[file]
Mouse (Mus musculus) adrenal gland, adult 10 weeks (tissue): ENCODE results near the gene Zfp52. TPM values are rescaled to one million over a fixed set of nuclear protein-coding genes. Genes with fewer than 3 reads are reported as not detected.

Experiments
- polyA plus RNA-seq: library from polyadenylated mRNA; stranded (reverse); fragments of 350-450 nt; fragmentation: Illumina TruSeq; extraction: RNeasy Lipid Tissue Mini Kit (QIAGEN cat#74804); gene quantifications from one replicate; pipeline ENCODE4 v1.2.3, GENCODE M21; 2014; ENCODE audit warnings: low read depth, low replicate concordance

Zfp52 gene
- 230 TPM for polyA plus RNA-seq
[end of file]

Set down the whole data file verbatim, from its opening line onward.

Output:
Mouse (Mus musculus) adrenal gland, adult 10 weeks (tissue): ENCODE results near the gene Zfp52. TPM values are rescaled to one million over a fixed set of nuclear protein-coding genes. Genes with fewer than 3 reads are reported as not detected.

Experiments
- polyA plus RNA-seq: library from polyadenylated mRNA; stranded (reverse); fragments of 350-450 nt; fragmentation: Illumina TruSeq; extraction: RNeasy Lipid Tissue Mini Kit (QIAGEN cat#74804); gene quantifications from one replicate; pipeline ENCODE4 v1.2.3, GENCODE M21; 2014; ENCODE audit warnings: low read depth, low replicate concordance

Zfp52 gene
- 230 TPM for polyA plus RNA-seq